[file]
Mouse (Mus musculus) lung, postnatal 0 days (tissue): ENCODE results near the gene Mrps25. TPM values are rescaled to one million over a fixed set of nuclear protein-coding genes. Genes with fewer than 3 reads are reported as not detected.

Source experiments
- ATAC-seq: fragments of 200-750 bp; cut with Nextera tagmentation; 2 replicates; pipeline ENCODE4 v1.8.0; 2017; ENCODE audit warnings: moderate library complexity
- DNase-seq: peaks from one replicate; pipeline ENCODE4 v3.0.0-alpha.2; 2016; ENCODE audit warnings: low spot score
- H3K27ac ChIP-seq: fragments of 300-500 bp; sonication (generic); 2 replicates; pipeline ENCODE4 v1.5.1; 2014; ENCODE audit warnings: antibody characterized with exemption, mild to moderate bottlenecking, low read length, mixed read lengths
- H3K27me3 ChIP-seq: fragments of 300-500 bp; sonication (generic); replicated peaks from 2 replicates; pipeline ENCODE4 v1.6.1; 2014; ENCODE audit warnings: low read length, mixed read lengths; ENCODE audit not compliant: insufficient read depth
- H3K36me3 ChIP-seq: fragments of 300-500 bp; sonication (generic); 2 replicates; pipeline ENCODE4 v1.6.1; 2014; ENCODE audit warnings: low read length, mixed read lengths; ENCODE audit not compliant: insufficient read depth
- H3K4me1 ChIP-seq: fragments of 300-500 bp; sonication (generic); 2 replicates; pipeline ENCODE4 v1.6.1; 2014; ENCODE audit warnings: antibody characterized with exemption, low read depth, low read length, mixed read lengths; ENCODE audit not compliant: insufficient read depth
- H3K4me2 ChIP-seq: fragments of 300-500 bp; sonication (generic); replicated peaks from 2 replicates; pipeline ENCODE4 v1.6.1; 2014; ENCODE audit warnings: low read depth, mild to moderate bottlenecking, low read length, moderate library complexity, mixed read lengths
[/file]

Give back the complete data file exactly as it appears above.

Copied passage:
Mouse (Mus musculus) lung, postnatal 0 days (tissue): ENCODE results near the gene Mrps25. TPM values are rescaled to one million over a fixed set of nuclear protein-coding genes. Genes with fewer than 3 reads are reported as not detected.

Source experiments
- ATAC-seq: fragments of 200-750 bp; cut with Nextera tagmentation; 2 replicates; pipeline ENCODE4 v1.8.0; 2017; ENCODE audit warnings: moderate library complexity
- DNase-seq: peaks from one replicate; pipeline ENCODE4 v3.0.0-alpha.2; 2016; ENCODE audit warnings: low spot score
- H3K27ac ChIP-seq: fragments of 300-500 bp; sonication (generic); 2 replicates; pipeline ENCODE4 v1.5.1; 2014; ENCODE audit warnings: antibody characterized with exemption, mild to moderate bottlenecking, low read length, mixed read lengths
- H3K27me3 ChIP-seq: fragments of 300-500 bp; sonication (generic); replicated peaks from 2 replicates; pipeline ENCODE4 v1.6.1; 2014; ENCODE audit warnings: low read length, mixed read lengths; ENCODE audit not compliant: insufficient read depth
- H3K36me3 ChIP-seq: fragments of 300-500 bp; sonication (generic); 2 replicates; pipeline ENCODE4 v1.6.1; 2014; ENCODE audit warnings: low read length, mixed read lengths; ENCODE audit not compliant: insufficient read depth
- H3K4me1 ChIP-seq: fragments of 300-500 bp; sonication (generic); 2 replicates; pipeline ENCODE4 v1.6.1; 2014; ENCODE audit warnings: antibody characterized with exemption, low read depth, low read length, mixed read lengths; ENCODE audit not compliant: insufficient read depth
- H3K4me2 ChIP-seq: fragments of 300-500 bp; sonication (generic); replicated peaks from 2 replicates; pipeline ENCODE4 v1.6.1; 2014; ENCODE audit warnings: low read depth, mild to moderate bottlenecking, low read length, moderate library complexity, mixed read lengths